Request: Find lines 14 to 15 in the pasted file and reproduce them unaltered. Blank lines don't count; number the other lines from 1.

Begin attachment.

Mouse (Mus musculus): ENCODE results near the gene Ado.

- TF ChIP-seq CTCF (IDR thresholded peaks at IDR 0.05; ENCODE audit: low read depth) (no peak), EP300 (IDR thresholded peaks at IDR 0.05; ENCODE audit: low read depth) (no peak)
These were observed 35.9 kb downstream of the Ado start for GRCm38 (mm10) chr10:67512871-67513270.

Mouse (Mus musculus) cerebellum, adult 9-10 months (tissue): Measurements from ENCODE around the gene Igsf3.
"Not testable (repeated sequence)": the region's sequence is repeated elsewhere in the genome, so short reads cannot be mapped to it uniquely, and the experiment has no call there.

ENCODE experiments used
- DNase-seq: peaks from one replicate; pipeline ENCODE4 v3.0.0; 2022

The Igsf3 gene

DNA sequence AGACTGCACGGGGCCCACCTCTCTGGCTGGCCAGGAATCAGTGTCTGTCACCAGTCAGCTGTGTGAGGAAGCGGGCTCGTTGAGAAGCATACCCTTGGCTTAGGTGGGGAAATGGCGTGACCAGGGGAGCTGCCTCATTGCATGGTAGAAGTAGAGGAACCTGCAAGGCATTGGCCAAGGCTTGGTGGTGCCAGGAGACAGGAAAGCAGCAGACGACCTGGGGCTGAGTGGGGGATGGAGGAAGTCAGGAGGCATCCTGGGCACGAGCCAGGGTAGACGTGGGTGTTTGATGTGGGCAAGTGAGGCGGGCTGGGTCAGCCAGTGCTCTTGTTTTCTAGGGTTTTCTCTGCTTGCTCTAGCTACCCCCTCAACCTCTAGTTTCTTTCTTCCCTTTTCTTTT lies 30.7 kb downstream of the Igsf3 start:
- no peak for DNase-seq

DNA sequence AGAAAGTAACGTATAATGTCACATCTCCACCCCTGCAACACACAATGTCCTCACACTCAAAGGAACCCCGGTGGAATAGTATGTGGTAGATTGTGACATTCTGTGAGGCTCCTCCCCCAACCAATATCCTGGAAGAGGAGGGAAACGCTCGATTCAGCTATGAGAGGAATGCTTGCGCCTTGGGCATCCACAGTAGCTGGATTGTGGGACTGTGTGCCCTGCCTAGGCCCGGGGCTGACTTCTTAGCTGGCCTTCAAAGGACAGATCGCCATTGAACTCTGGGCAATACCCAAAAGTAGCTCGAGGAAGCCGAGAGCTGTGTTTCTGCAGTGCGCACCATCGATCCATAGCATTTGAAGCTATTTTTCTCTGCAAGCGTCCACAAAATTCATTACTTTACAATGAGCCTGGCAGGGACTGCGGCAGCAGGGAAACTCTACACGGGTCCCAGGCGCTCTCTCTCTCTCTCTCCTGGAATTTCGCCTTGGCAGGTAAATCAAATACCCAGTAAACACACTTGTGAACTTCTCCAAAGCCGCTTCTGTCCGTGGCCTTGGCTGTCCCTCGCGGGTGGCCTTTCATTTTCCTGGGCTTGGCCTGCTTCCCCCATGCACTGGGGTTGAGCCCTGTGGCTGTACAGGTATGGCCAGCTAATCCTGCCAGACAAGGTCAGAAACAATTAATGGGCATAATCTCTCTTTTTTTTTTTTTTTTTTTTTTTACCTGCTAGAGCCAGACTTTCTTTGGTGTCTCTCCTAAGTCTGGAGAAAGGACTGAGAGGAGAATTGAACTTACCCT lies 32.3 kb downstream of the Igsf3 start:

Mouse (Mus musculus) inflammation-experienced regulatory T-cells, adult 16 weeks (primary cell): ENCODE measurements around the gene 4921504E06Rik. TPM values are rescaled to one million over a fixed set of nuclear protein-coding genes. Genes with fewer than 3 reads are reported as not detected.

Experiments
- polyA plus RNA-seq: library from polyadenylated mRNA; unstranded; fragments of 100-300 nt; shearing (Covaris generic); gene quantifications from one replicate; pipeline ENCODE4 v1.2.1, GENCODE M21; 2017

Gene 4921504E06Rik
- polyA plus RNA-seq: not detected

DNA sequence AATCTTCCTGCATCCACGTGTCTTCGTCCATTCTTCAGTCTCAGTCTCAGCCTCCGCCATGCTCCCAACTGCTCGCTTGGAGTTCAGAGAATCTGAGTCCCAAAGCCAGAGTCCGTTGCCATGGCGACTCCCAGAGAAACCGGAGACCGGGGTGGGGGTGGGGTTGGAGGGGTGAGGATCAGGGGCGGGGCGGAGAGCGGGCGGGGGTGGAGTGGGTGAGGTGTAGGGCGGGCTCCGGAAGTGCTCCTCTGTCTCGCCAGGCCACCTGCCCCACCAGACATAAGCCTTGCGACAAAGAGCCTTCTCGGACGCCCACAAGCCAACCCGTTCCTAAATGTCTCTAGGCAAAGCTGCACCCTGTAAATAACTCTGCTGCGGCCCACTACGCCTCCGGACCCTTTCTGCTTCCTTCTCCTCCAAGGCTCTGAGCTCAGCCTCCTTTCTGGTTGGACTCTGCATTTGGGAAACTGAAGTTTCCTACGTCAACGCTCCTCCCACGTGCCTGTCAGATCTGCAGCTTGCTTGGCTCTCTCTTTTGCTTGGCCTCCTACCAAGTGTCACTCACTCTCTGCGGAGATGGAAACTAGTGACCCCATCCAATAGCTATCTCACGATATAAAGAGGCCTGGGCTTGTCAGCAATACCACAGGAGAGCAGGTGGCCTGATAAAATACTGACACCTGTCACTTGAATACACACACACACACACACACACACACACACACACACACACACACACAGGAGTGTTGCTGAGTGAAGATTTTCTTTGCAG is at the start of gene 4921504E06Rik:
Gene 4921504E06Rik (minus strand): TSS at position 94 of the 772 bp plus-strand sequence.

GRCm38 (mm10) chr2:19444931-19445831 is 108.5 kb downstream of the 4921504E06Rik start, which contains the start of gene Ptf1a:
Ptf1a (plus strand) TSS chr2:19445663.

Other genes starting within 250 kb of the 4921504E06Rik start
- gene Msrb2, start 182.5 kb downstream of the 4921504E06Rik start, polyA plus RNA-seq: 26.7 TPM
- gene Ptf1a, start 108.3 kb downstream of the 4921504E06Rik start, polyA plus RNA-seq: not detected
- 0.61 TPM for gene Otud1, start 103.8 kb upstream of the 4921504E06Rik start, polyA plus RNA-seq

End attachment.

- polyA plus RNA-seq: library from polyadenylated mRNA; unstranded; fragments of 100-300 nt; shearing (Covaris generic); gene quantifications from one replicate; pipeline ENCODE4 v1.2.1, GENCODE M21; 2017

Gene 4921504E06Rik